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How safe are your internationally seconded colleagues? 

The report from Healix International, outlines the potential security risks in 2019 underlines the need for organisations sending workers abroad to employ a wide-ranging scope when it comes to risk assessment and mitigation. The range of risks now present for those working abroad is probably at its broadest for decades.
Working Time Directive

A new report highlights the risks facing businesses with employees working and travelling abroad. Contributor James Pothecary, Regional Security Coordinator – Healix International.  

The report from Healix International, outlines the potential security risks in 2019 underlines the need for organisations sending workers abroad to employ a wide-ranging scope when it comes to risk assessment and mitigation. The range of risks now present for those working abroad is probably at its broadest for decades. Not only are there the usual risks of terrorism, but the insidious threat of cyber-crime can undermine employee security, even in countries otherwise thought to be ‘safe’. And, of course, there really isn’t any country that is ‘safe’ any more – indeed extremist groups appear to target the countries that were previously thought to be ‘safe’ to give added weight to the message they intend to send.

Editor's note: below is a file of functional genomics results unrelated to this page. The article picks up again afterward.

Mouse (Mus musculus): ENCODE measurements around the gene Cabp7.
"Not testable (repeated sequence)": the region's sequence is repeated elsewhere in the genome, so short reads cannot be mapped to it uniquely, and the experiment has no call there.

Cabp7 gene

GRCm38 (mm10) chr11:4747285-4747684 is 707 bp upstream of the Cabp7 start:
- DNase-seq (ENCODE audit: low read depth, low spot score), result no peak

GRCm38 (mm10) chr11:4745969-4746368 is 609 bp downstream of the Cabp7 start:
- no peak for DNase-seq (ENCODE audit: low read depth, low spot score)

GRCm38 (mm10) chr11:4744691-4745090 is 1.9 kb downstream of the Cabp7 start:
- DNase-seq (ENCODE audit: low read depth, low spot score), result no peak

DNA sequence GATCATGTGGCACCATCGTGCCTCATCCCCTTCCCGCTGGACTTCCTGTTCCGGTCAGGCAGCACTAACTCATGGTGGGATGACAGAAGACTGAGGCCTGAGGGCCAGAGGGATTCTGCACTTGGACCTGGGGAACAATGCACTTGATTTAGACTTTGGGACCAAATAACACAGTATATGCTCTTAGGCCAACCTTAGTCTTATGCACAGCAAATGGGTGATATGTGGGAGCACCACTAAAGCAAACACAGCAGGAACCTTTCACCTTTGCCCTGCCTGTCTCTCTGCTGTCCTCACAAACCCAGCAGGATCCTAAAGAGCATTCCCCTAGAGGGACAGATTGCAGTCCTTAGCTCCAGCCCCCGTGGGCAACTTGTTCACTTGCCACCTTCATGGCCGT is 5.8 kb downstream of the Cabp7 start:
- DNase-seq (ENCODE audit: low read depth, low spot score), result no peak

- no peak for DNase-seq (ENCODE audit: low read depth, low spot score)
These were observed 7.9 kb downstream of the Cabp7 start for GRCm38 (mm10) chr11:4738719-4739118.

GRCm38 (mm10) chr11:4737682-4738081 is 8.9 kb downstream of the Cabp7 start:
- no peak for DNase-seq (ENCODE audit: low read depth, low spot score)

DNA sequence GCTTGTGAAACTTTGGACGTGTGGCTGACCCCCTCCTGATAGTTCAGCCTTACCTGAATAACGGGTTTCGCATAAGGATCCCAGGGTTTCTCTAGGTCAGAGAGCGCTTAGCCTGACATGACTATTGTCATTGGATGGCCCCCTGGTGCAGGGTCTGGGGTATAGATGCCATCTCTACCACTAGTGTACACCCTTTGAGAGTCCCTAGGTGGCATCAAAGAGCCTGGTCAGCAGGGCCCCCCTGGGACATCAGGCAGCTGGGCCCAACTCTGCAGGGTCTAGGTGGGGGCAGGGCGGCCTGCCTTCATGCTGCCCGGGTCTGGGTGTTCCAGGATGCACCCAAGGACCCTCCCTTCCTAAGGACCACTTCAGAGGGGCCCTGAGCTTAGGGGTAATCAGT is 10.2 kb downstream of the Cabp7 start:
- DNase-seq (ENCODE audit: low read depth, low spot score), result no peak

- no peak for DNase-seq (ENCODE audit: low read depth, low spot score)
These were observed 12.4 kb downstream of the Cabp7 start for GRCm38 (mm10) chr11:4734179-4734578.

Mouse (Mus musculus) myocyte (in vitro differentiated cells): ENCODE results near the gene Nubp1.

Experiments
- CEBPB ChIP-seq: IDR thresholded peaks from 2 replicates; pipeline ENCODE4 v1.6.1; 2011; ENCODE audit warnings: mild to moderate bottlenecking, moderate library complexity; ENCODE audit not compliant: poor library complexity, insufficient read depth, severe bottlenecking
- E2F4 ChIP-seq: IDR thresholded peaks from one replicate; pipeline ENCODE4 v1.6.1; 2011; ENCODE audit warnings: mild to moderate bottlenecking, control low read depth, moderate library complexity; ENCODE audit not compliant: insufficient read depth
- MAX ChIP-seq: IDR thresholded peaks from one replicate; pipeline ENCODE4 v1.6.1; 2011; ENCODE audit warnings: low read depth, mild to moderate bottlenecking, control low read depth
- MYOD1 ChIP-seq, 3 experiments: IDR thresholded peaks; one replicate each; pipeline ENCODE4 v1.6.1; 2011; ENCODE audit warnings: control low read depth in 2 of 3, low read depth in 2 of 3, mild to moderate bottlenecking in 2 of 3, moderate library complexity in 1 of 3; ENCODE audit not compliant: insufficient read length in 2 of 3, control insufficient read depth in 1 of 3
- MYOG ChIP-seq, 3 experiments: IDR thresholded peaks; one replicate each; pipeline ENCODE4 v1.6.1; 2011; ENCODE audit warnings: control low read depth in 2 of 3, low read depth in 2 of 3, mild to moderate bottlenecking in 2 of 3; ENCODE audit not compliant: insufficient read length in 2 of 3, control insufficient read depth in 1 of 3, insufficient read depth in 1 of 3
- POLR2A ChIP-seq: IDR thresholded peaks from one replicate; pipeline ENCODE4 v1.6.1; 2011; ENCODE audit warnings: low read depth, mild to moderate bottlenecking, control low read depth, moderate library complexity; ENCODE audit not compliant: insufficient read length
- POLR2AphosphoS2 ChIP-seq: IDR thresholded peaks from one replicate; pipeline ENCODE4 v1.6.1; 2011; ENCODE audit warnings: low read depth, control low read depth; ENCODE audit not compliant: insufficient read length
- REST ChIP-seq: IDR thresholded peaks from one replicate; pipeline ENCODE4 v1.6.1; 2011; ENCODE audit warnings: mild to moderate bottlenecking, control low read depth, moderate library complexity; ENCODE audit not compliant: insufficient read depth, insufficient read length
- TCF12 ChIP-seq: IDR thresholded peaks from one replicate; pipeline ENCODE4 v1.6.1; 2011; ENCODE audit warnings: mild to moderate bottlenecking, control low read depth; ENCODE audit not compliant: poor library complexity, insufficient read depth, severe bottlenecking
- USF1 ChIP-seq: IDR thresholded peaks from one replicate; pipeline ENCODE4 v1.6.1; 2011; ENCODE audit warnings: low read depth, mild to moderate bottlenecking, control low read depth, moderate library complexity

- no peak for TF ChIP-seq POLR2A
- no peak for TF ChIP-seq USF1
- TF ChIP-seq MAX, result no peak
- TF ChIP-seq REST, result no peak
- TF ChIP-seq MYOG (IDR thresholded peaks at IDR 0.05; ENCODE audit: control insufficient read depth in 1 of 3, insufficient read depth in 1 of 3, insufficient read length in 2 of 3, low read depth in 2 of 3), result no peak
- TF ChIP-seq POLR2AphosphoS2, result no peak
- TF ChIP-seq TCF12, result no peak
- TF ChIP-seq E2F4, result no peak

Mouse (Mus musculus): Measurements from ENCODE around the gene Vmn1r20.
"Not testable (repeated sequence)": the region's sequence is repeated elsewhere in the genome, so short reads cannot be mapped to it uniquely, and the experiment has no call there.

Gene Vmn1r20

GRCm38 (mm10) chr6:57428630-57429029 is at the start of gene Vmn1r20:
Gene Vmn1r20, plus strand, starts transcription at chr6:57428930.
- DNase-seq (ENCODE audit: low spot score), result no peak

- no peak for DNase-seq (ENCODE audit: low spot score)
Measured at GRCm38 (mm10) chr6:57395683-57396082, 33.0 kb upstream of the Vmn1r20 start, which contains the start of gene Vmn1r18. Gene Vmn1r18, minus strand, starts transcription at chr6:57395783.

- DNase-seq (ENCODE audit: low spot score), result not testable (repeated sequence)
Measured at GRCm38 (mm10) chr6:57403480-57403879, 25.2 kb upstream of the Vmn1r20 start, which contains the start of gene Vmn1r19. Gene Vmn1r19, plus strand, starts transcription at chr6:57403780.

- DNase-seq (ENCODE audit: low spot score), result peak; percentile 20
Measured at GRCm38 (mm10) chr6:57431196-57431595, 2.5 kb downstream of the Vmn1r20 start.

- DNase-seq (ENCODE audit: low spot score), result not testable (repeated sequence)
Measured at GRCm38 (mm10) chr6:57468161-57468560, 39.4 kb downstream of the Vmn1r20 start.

The Risk Oracle Report for 2019 provides valuable insight for all of those involved in employee security and risk management.  Key risks identified include:

Cyber-attacks
If global incidents such as the 2017 ‘WannaCry’ ransomware attack propelled the threat into public consciousness, then 2018 was the year that this shadow industry matured into a full-scale criminal economy.

Conservatively estimated to be worth over 1.5 trillion US dollars, cyber-crime goes beyond simple criminality for financial gain. The cyber sphere is being increasingly exploited as a disruptive tool by nation states, forcing countries to respond by developing their own cyber-security forces. Yet, both corporate and national cyber-security units have found themselves forced on the defensive against shadowy networks driven by ideology, greed and technical curiosity. In the cyber-conflicts of 2018, it was the disrupters who triumphed.

Far-right extremism
In 2019, the increased normalisation of far-right political discourse across the globe will continue to drive radicalisation. Far-right groups are increasingly organised, and will be further bolstered by the absorption of new recruits. Intelligence agencies, which have for the past several decades been overwhelmingly concerned with Islamist political violence, will struggle to detect and neutralise these groups, particularly as far-right communities proliferate on the internet.

Terrorism is ubiquitous in modern society
Whilst in real terms political violence is actually – for the third year in a row – declining, terrorism is a critical threat facing modern society. During 2018 the Healix Counter-Terrorism Desk predicted that the rapidly developing field of unmanned aerial vehicles (UAVs) was an increasingly attractive asset for terrorist threat actors. Not only does the use of UAVs dramatically reduce the risk to the terrorist operative, but ‘the threat posed by nascent unmanned vehicle technologies is accentuated by outdated security perimeter arrangements’. Simply put, security managers have not evolved to consider air-denial outside of the most extreme-risk conflict zones.


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